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October 16, 1941 - Image 1

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The Michigan Daily, 1941-10-16

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Editorial

]Experimental Plays
Put At Disadvantage ,

VOL. LII. No. 16 ANN ARBOR, MICHIGAN THURSDAY, OCTOBER 16, 1941 Z-323

PRICE FIVE CENTS

Russian Sources
Admit NaziArmy
Besieging Capital

Gifts Totalling $39,000
Received By University
Largest Donation Is Made By Rockefeller Foundation
Regents Authorize Interlochen Summer Courses

Pres. Ruthven Deplores
'Misuse Of Knowledge'
In Federal DraftPolicy

Fleeing Civilians Evacuate
Moscow For Hinterlands
As German Peril Nears
More Troops Sent
To Oppose Soviets
BULLETIN
MOSCOW, Thursday, Oct. 16.-
(P)-A vast German force of tanks
and motorized infantry has broken
through the defenses west of Mos-
cow, forcing the Russian cental ar-
mies into retreat, it was acknow-
ledged officially early today, with
the hour of supreme crisis for the
Soviet capital admittedly at hand.
(By The Associated Press)
The Germans were grinding for-
ward toward Moscow last night from
northwest and west-slowly and spill-
ing much blood but nevertheless
without apparent interruption of con-
sequence-and the Soviet admitted
that the hour of extreme peril had
now struck.
From the menaced capital those
civilians not ab~le to aid in the de-
fense were pouring out into the hin-
terlands and the black marble tomb
of Nicolai Lenin, an ideological shrine
for the convinced Bolshevik, was
closed-perhaps the most ominous
portent of all.,
In the vicinity of Kalinin, 95 miles
above the capital, and along the wes-
tern approaches within 60 miles of
the Kremlin the Nazi columns drove
on, although often, said the Rus-
sians, "only across the heaps pf their
own dead."
Onslaught From Kalinin
it appeared that while the offen-
sive from the west-based originally
about Vyazma but now apparently
operating about Mozhaiks-still was
the more powerful, that striking down
from Kalinin and imperiling the
whole bf the Red line upon the up-
per Volga River was moving at a
greater rate.,
Perhaps worse than all this from
the Russian viewpoint, if official Ger-
man accounts be established, was
Berlin's declaration that immense
new bodies of troops were moving
up to add their power to the advanced
Nazi lines.
These forces, by the account of the
German High Command, substantial-
ly completed during the day a long
series of encirclement battles against
Russian armies claimed to have been
entrapped far behind-in the vicini-
ties of Vyazma 125 miles to the west
of Moscow and Bryansk, 210 miles
southwest of the capital-and were
thus freed to drop their assignment
of concentric maneuver and beat on
forward to join the advanced forces.
560,000 Soviet Prisoners
in this Bryansk and Vyazma en-
circlement-so termed by the Oer-
man command-it was claimed that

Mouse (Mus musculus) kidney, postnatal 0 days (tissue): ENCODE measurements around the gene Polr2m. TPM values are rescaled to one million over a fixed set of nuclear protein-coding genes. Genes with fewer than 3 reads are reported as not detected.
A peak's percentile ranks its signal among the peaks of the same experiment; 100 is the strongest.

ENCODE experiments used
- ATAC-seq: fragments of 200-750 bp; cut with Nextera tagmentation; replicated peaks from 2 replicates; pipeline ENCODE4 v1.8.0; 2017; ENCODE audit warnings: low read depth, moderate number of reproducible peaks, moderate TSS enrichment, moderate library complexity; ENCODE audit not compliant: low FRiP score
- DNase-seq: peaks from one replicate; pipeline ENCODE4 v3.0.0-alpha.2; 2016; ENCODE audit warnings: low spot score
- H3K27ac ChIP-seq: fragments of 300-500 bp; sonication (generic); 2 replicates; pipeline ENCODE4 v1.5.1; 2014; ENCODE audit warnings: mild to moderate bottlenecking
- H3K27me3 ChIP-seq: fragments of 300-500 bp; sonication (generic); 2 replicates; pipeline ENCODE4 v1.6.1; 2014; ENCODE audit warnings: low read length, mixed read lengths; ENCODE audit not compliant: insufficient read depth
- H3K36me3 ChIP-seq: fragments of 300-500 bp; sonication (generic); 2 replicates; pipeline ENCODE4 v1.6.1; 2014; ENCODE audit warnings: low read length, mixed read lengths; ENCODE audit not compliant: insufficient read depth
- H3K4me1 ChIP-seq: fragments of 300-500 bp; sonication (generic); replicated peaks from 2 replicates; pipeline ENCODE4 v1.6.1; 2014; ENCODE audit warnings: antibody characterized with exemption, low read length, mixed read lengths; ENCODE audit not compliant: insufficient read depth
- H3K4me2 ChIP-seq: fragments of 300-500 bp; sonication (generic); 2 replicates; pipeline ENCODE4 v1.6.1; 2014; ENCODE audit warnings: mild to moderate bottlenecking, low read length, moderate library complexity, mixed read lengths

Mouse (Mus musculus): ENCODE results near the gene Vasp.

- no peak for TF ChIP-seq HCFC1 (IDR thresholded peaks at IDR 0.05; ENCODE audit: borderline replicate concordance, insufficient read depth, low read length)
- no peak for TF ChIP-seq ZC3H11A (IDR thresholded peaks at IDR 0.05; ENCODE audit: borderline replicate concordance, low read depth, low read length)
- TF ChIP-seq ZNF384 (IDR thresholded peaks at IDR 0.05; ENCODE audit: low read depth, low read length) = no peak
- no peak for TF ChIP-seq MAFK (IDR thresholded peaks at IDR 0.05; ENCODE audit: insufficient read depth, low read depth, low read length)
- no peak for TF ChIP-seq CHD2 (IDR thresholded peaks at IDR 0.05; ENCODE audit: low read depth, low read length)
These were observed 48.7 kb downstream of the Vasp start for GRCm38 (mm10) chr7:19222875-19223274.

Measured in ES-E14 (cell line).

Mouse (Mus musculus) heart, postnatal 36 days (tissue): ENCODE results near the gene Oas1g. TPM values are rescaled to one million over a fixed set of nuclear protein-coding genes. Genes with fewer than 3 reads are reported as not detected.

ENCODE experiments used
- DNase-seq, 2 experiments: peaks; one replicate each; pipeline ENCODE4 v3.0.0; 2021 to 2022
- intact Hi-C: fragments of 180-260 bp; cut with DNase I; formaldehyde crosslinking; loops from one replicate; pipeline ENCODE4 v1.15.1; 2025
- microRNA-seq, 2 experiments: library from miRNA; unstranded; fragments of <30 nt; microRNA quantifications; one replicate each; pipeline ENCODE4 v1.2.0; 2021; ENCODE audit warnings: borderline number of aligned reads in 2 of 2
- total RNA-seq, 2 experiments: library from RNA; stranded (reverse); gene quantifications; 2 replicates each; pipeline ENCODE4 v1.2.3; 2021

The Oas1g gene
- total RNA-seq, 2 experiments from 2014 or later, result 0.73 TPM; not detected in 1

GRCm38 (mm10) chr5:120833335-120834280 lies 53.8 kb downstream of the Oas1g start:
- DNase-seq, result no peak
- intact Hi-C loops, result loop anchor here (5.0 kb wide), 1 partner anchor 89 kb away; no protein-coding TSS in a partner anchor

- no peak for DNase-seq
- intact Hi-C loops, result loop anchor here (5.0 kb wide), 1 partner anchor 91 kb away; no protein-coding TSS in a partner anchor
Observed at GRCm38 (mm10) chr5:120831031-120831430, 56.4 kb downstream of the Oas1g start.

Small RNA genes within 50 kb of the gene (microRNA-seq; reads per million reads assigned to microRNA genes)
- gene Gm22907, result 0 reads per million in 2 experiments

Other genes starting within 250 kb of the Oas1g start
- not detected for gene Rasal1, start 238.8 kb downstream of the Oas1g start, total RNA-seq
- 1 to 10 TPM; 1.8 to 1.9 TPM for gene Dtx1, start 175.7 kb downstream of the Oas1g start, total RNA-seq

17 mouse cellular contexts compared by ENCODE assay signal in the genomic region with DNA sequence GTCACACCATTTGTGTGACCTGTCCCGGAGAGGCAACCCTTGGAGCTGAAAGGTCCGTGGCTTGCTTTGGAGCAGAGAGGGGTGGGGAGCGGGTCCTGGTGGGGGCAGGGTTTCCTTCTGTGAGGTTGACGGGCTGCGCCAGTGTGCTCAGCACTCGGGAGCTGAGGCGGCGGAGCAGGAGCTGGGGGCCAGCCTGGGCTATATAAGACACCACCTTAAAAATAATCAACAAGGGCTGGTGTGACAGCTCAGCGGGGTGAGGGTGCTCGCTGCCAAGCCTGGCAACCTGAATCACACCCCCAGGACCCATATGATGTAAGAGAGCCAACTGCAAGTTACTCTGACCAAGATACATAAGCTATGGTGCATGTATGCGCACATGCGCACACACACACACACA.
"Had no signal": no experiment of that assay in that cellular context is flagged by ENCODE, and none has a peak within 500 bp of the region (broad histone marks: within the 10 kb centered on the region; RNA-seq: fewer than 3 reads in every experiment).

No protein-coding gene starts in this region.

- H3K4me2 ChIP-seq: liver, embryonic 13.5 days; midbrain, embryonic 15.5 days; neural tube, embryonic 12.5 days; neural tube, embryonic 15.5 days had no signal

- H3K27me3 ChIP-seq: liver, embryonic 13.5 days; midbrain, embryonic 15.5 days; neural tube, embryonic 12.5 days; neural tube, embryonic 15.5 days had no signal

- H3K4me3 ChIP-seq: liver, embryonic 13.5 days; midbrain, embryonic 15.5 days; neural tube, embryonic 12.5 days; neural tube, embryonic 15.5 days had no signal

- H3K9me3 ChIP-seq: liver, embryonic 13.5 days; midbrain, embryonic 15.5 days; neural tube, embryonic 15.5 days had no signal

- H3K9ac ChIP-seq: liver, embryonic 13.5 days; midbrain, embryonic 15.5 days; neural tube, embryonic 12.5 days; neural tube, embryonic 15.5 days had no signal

Soviet prisoners in hand now num-
bered 560,000, aside from 888 Red
tanks and 4,133 cannon declared cap-
tured or destroyed.
It was the official organ of the
Soviet Army, Red Star, which made
the plainest statement of the Soviet
position. The paper said: "Moscow
is in danger!"
The government newspaper Izves-
tia called for the sort of "people's de-
fense" which had aided the regular
forces so long in beating back the
Germans besieging Leningrad, cry-
ing out:
"From behind every stone on the
approaches to Moscow the enemy
must be met with fire and steel. Ev-
ery factory must become an arsenal
forging arms for the defenders. Every
man must learn to handle a gun."
Report From London
An authoritative source in London,
reporting the fighting about Moz-
haisk on the west while the Russians
themselves had not acknowledged

that the German's stood that close
to Moscow, stated also that it was
possible that Rzhev, 125 miles north-
west of the capital, had fallen in a
continuing Nazi advance eastward.
A neutral observer of high posi-
tion in London thus summed up:
"Hitler for the first time in two
years of war has thrown every avail-
able gun and tank into one attack.
If he fails to take Moscow or destroy
the Russian armies in the present
drive-and he well may fail-Ger-

Pep Rally To Precede
Minnesota Grid Tilt
Michigan students will whet their
windpipes for the onslaught of 80,000
rabid fans for the Wolverine-Minne-
sota clash Saturday, Oct. 25, with a
pre-game pep rally at 7:30 p.m. Fri-
day, Oct. 24, in Yost Field House.
The Varsity Band will provide
Michigan tunes for the occasion, the
cheer leaders will lead students in
several cheers, and Coach Fritz Cris-
ler will address the crowd. M-Club
members will be on hand to see that
things go smoothly.
Following the 30-minute rally to
be sponsored by the Union and M-
Club, the traditional bonfire will be
held on South Ferry Field with fuel
furnished free.
House To Vote
On Amending
Neutrality Act
Move To Arm U.S. Ships
Assured Of Passage, Say
New Deal Legislators
WASH'NGTON, Oct. 15.-(,)-Re-
vision of the Neutrality Act to permit
the arming of American merchant
ships for protection against "modern
pirates" won unusually prompt ap-
proval of two House committees to-
day, and Administration leaders pre-
dicted the House would pass the leg-
islation Friday with at least 100
votes to spare.
Only six days after President'
Roosevelt requested the authority as
a matter of "immediate necessity and
extreme urgency," the House Foreign
Affairs Committee approved the nec-
essary legislation without a record
vote. A short time later, the Rules
Committee cleared the way for the
House to begin consideration of the
measure tomorrow.
While the legislative machinery1
was thus operating at top speed on
this attempt to change the 1939 Neu-
trality Act, Secretary Knox told his
press conference that the Navy was
ready to put guns and gun crews on
the merchant ships "as fast as the